How long does it take for an HUD 221(D)(4) application to be approved?
Just how long does it take to process an HUD 221(d)(4) loan? That depends. For a MAP one-stage application, the process will take about 5-7 months, whereas, for a MAP two-stage application, the process is more likely to take around 8-10 months.Better Financing Starts with More Options$1.2M offered by a Bank at 6.0%$2M offered by an Agency at 5.6%$1M offered by a Credit Union at 5.1%Click Here to Get Quotes
The HUD 221(D)(4) Application Approval Timeline
Just how long does it take to process an HUD 221(d)(4) loan? That depends. For a MAP one-stage application, the process will take about 5-7 months. In contrast, for a MAP two-stage application, the process is more likely to take around 8-10 months.
What is MAP?
MAP, or the Multifamily Accelerated Processing Guide, is a HUD loan processing guide intended to reduce the time it takes for a loan to get approved. To do this, the HUD created a more standardized system of documentation, and gave slightly more responsibility to designated MAP lenders.
One-Stage vs. Two-Stage MAP Applications
If you're considering getting an HUD 221(d)(4) loan for a new construction, it will pretty much always be a two-stage application. Faster, one-stage application processing is reserved for market-rate properties that will undergo rehabilitation, but won't undergo:
Major unit reconfiguration
Tenant displacement (except for short durations)
Reduction in current occupancy
Negative cash flow
MAP one-stage processing is also available for properties that are affordable or rental-assisted.
To learn more about FHA/HUD 221(d)(4) loans, fill out the form below and an HUD loan specialist will get in touch.
How does the HUD 221(d)(4) loan process work?
The HUD 221(d)(4) loan process typically follows a two-step process for market rate properties: first the pre-application, then the firm application. Affordable and rental assistance properties may use MAP one-stage processing. For more information, please consult our loan facts, checklist, developer requirements and fees guide, and our typical loan timetable.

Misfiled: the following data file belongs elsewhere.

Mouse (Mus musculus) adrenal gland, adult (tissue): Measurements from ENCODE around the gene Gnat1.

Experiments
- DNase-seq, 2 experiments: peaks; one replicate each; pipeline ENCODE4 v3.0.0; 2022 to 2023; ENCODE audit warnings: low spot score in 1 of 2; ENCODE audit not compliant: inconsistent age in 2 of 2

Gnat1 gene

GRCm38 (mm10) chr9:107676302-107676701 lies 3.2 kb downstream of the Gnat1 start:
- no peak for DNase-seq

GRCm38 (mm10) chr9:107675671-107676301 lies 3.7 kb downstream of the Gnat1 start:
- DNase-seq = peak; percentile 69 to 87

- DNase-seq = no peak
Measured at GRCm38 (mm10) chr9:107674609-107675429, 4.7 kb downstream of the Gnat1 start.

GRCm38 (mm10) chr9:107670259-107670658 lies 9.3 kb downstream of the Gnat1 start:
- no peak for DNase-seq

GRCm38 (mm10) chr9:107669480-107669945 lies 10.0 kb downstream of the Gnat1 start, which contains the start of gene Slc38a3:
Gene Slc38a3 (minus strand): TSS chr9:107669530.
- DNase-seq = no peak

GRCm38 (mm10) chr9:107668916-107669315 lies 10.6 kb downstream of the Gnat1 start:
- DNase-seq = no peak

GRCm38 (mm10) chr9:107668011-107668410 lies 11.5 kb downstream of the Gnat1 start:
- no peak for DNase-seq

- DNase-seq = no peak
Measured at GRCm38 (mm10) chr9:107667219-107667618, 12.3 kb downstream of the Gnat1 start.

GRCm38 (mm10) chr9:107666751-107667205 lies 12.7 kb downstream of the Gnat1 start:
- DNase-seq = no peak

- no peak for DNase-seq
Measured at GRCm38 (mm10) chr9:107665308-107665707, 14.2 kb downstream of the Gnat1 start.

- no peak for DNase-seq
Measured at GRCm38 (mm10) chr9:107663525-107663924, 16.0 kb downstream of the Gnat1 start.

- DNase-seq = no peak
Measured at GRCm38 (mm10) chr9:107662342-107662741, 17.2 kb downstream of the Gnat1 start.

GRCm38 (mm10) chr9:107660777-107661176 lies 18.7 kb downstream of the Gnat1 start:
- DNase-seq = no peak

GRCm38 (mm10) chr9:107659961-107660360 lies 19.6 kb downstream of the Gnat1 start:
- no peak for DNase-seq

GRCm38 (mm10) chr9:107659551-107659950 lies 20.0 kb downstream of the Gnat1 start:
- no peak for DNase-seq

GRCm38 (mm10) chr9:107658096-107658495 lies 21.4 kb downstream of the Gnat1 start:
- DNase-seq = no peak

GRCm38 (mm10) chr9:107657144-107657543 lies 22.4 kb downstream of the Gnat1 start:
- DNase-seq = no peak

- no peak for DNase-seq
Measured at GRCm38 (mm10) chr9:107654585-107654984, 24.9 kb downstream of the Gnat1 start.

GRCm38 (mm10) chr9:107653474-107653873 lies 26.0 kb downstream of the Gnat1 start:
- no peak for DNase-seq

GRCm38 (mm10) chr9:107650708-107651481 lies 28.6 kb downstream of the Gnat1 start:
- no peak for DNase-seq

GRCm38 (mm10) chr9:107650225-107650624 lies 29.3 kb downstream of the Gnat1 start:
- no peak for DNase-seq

What are the eligibility requirements for an HUD 221(d)(4) loan?
The eligibility requirements for an HUD 221(d)(4) loan include having a maximum Loan-to-Value (LTV) ratio of:
- 85% for market-rate properties
- 87% for affordable properties
- 90% for properties with 90% or more low-income units
In addition, borrowers must have a bonded, licensed, and insured general contractor execute a GMP contract and must be in compliance with Davis Bacon wage requirements.
What documents are required for an HUD 221(d)(4) loan application?
For a market rate property, the HUD 221(d)(4) loan application requires a two-step process. The first step is the pre-application, which requires a full scope of third party reports, such as an environmental assessment, market study, and appraisal. The second step is the firm application. For affordable and rental assistance properties, the process may use MAP one-stage processing. Additionally, the loan must undergo an annual review, and the general contractor must be bonded and licensed, and in compliance with Davis Bacon wage requirements.
What are the advantages of an HUD 221(d)(4) loan?
The HUD 221(d)(4) loan program offers several advantages for borrowers, including:
- A 40-year loan term (+3 years construction, for a 43-year total)
- Competitive, fixed interest rates
- High LTV allowance (up to 90% for properties with significant rental assistance)
What are the disadvantages of an HUD 221(d)(4) loan?
The disadvantages of an HUD 221(d)(4) loan include a somewhat lengthy application and approval process (46 weeks on average), a lot of paperwork and documentation, expensive approval fees, and a 40-year term (43-year including construction).
For more information, please see this page.
What is the maximum loan amount for an HUD 221(d)(4) loan?
The maximum loan amount for an HUD 221(d)(4) loan is not limited. According to Apartment Loans, there is no maximum loan amount for HUD 221(d)(4) loans. The minimum loan amount is $4 million, but exceptions are made on a case-by-case basis. Generally, most 221(d)(4) construction loans are $10 million and above.